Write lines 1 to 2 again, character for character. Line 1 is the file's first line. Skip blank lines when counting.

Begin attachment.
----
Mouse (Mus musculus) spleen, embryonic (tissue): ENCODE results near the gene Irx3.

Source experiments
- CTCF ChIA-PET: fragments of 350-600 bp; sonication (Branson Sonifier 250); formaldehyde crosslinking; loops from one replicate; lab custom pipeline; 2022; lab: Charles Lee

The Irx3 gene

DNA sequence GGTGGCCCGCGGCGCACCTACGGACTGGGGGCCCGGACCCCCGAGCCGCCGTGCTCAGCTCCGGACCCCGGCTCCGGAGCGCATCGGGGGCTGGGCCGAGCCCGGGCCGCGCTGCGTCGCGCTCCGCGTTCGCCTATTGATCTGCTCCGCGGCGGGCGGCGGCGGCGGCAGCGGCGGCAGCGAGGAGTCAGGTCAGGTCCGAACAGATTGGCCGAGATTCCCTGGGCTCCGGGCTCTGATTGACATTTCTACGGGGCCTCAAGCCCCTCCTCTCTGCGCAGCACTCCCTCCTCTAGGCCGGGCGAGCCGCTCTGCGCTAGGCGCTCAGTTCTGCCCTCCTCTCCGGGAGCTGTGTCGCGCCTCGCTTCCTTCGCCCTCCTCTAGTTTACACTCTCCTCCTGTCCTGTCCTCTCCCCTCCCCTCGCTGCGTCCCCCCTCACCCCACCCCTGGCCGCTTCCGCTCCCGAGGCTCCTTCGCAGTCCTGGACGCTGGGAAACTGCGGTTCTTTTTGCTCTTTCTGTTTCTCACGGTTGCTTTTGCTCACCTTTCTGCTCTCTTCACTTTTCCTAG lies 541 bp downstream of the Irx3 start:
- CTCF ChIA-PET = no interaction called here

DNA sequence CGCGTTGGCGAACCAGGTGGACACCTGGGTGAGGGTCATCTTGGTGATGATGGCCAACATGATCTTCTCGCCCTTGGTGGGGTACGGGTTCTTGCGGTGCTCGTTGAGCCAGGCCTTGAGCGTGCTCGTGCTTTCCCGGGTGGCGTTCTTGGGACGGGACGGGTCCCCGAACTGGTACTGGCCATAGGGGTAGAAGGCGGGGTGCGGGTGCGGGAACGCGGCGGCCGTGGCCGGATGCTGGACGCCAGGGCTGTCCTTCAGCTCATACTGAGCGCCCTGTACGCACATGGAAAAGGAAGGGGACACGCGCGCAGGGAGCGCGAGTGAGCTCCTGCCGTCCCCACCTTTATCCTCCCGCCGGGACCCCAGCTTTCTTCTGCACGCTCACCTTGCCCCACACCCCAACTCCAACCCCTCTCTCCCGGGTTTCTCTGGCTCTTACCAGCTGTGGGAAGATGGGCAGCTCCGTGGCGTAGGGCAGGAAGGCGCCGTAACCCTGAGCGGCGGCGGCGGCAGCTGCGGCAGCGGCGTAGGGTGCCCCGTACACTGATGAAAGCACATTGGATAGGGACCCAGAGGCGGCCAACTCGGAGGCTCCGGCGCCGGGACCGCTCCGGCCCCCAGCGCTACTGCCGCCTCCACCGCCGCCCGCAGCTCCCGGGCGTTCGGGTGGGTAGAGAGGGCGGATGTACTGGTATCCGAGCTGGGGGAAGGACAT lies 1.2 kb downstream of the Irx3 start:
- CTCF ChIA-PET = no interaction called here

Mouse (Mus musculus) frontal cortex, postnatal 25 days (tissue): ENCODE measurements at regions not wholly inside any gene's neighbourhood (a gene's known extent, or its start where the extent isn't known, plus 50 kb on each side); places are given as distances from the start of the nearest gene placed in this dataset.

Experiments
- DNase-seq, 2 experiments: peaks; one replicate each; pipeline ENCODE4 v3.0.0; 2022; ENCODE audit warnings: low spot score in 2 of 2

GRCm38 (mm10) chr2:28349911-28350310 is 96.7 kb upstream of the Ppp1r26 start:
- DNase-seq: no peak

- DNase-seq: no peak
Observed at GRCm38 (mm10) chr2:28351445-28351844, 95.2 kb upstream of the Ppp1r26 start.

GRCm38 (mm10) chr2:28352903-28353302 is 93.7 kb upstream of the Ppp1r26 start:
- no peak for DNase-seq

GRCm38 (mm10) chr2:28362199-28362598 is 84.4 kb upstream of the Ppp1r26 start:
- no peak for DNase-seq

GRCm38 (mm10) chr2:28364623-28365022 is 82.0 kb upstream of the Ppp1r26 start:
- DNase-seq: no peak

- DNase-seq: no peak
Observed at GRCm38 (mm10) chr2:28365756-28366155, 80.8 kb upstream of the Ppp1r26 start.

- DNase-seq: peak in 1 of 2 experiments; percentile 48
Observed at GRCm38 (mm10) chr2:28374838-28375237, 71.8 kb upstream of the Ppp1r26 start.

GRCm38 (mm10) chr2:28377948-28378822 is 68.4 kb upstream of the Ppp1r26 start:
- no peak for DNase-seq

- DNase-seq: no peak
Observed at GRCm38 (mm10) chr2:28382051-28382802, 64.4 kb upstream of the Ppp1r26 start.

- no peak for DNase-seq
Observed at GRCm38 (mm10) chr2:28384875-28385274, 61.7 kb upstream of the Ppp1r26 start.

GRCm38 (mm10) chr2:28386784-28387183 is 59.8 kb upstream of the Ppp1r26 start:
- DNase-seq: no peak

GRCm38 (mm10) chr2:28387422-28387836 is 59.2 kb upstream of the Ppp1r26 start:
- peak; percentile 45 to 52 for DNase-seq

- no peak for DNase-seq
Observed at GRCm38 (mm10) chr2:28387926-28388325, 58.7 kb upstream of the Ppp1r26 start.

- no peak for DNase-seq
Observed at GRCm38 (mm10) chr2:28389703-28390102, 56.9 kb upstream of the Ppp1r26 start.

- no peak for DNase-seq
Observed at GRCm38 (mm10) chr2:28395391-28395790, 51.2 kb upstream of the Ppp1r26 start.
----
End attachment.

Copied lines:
Mouse (Mus musculus) spleen, embryonic (tissue): ENCODE results near the gene Irx3.

Source experiments